Microsoft OneNote is a freely available tool (https://www.onenote.com/download) which allows you to take, structure and collaborate on digital notes. These can be screen clippings, drawings, photographs, typed/handwritten notes and audio/video clips.
OneNote on a desktop machine
It is available for use at the institution from your work computer and is also available for download on your personal devices, this includes tablets and smartphones.
One way to think about OneNote in relation to the physical world is a scrapbook, or ring binder. For example, previously you might have kept a physical folder for session notes, tutorials etc… OneNote can be an effective digital replacement for this.
Physical folder of teaching material
OneNote can also be an excellent planning tool, allowing you to collate lots of materials which can then be organised into something which begins to make sense regarding a course or a given lesson.
Digital folder of teaching material
OneNote has an extensive set of features which can be explored in detail via the following webpages. For more guidance please contact the Learning Technology Team on firstname.lastname@example.org.
One of the tools discussed at the last TEL me more event was OneNote a Microsoft tool which enables you to create digital notebooks which you can then access online either via an App on your mobile device or via an internet browser. The University has this available as part of Office365 and using these login details you can then access OneNote and create notebooks which are then saved securely within your user area. OneNote can be used to collect thoughts and ideas, to-do lists, capture images of documents, whiteboards, or take clips from websites all organised within a Notebooks.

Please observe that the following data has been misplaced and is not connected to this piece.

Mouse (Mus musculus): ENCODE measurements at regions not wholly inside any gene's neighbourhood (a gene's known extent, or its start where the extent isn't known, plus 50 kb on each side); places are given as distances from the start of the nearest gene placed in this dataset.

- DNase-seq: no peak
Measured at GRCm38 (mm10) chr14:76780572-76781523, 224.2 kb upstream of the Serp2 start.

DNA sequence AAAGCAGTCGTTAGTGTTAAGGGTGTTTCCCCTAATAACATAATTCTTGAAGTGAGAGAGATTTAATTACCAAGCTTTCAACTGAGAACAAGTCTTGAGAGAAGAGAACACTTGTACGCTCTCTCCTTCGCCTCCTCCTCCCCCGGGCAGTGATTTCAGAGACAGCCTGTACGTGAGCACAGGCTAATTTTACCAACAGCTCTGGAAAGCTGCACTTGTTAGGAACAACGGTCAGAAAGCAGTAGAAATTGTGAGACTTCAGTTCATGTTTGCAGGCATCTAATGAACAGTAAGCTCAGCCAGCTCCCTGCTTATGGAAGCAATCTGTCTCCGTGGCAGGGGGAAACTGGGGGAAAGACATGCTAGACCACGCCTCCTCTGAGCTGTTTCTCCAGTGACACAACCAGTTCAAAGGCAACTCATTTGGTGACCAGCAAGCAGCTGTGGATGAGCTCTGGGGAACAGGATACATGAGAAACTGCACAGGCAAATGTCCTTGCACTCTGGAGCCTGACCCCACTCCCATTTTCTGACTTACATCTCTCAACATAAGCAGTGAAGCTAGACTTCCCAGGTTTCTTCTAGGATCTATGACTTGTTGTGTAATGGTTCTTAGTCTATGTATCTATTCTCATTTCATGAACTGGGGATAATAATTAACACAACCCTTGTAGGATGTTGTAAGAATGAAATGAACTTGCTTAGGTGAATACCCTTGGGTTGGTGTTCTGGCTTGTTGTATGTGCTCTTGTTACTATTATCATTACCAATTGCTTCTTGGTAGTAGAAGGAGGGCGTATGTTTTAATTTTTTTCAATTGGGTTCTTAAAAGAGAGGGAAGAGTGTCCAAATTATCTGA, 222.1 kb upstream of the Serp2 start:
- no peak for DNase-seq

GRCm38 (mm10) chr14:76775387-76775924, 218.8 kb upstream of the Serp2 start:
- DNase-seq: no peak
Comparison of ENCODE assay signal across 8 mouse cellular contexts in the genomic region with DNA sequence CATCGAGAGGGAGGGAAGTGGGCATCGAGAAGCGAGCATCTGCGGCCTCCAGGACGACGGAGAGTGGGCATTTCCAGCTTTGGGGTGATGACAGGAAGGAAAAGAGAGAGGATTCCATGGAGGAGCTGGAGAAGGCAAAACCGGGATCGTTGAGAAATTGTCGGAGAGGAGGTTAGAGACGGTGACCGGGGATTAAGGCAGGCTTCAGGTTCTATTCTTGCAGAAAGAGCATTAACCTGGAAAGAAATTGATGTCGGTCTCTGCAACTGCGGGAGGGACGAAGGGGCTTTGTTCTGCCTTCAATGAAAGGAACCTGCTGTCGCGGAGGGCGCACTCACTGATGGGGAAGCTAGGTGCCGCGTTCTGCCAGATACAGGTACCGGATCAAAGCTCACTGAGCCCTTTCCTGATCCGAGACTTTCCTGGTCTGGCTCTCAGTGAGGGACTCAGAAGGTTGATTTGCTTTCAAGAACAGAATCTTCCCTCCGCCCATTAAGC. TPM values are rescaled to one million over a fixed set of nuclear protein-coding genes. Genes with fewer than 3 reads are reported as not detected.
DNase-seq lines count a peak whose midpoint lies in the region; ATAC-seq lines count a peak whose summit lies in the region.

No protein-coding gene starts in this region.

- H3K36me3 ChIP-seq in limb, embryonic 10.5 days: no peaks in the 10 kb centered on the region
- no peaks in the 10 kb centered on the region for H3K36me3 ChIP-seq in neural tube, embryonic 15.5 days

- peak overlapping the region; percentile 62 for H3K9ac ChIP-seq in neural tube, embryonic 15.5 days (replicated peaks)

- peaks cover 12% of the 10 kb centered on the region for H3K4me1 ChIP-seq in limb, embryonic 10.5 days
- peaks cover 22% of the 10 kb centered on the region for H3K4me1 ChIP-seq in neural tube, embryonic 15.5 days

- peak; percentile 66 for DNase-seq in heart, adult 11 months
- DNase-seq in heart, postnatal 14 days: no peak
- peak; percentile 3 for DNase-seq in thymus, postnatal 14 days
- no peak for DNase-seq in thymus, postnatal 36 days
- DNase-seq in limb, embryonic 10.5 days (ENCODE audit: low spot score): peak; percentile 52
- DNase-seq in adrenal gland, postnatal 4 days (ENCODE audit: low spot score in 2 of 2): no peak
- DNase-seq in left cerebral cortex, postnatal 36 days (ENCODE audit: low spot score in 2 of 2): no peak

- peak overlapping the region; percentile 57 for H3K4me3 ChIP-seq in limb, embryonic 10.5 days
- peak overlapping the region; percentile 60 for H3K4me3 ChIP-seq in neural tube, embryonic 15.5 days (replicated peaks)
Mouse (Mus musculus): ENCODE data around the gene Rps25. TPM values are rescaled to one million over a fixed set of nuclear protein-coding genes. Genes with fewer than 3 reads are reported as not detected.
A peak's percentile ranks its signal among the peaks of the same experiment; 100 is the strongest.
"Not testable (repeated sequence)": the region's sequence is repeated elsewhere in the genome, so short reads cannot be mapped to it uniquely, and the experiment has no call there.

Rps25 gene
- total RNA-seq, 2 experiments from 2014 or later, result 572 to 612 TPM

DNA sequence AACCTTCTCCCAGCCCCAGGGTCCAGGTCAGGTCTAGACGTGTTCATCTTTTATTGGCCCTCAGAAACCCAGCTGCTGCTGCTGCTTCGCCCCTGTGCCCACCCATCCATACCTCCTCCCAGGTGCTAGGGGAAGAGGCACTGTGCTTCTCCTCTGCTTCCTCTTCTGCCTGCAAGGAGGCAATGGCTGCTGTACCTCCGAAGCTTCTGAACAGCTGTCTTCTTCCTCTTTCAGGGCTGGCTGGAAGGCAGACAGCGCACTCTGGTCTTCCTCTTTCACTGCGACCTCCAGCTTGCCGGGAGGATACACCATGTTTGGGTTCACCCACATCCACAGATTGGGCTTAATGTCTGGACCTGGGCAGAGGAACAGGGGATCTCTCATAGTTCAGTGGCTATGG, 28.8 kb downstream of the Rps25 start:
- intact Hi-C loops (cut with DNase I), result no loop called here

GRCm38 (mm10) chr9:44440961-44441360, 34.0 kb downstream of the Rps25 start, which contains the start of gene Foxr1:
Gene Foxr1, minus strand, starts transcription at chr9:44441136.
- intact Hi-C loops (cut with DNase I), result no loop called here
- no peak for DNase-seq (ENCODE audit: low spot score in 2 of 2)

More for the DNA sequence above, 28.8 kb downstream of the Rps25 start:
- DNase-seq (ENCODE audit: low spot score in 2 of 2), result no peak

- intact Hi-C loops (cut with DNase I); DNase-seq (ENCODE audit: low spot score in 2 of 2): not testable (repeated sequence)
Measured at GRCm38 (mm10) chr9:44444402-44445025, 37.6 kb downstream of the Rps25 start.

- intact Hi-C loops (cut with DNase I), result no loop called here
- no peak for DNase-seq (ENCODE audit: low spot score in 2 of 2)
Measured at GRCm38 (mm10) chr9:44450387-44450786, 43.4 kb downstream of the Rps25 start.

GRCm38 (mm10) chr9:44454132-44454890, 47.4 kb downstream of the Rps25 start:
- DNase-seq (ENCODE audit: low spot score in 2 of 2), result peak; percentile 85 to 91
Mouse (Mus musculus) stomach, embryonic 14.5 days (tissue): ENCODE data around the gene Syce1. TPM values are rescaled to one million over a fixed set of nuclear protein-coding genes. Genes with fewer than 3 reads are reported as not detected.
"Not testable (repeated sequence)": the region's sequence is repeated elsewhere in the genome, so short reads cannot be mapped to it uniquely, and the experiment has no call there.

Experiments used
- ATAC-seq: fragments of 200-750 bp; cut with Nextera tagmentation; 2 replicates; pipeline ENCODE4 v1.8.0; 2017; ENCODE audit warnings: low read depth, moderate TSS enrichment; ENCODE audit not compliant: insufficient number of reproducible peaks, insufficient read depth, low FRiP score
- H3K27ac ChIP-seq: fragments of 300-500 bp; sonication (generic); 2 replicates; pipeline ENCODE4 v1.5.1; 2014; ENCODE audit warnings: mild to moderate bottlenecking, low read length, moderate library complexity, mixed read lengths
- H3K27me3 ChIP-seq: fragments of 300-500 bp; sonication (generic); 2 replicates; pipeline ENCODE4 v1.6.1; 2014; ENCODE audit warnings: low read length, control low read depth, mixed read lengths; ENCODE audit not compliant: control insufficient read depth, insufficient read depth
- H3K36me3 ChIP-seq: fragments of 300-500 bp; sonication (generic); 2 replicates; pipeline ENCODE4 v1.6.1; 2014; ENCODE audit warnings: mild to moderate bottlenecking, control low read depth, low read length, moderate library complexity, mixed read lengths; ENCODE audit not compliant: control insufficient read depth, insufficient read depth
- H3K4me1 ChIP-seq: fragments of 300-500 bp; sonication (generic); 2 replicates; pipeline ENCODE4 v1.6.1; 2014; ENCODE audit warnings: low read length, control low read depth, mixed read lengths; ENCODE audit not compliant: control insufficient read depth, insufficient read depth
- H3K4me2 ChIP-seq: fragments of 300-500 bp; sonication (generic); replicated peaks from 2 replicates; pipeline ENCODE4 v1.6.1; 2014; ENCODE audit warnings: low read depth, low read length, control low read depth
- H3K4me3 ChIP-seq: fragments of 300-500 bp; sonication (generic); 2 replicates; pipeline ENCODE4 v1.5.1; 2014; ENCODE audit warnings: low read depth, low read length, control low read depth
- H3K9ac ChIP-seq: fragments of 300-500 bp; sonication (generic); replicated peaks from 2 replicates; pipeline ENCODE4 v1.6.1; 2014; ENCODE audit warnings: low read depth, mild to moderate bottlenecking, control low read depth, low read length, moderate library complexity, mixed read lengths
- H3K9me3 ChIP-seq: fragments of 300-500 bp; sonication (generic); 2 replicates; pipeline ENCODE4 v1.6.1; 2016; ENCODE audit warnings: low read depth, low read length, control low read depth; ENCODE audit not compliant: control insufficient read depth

So how can this be used for learning and teaching?
The tool itself has a wide range of applications for eduction and the TEL team are only just starting to explore what its potential is for supporting learning and teaching. Some ideas from the team so far include:
- Collaborative note taking of lectures
- Organising group work
- Building a portfolio
- Collecting research notes
- Writing a reflective journal
- Planning an assignment
- Providing templates to students for them to complete for assessment (e.g. portfolio template)
- Recording feedback of student presentations based on a pre-defined template
- Adding hand written notes alongside types notes
If you would like to explore further how OneNote could be used for learning, teaching and assessment please contact email@example.com
December’s TEL Me More was attended by several people and rather than presentations a general discussion was held.
We talked about media based scenarios which can be used for formative and summative assessment. For example we had a demonstration of the Substance misuse videos that were created for Health and Social Care students by the TEL team. These videos allow students to explore carefully constructed scenarios that help them build up an understanding of a case study.
We also discussed a range of apps that could be used to support learning and teaching such as OneNote and Sli.do. The TEL team will be promoting a wide range of apps in the New Year, look out for our ‘Appy Mondays campaign.
This month’s TEL Me More also coincided with our first College based TEL Me More session, where Socrative was demonstrated by an academic in the College of Life and Natural Science, who had been using it with her students after seeing it demonstrated at a previous TEL event. Socrative was used to poll the group on a range of TEL related topics as part of the demonstration on how to set it up and was then use to tie in an important question raised by the College Dean as part of Dean’s Question time.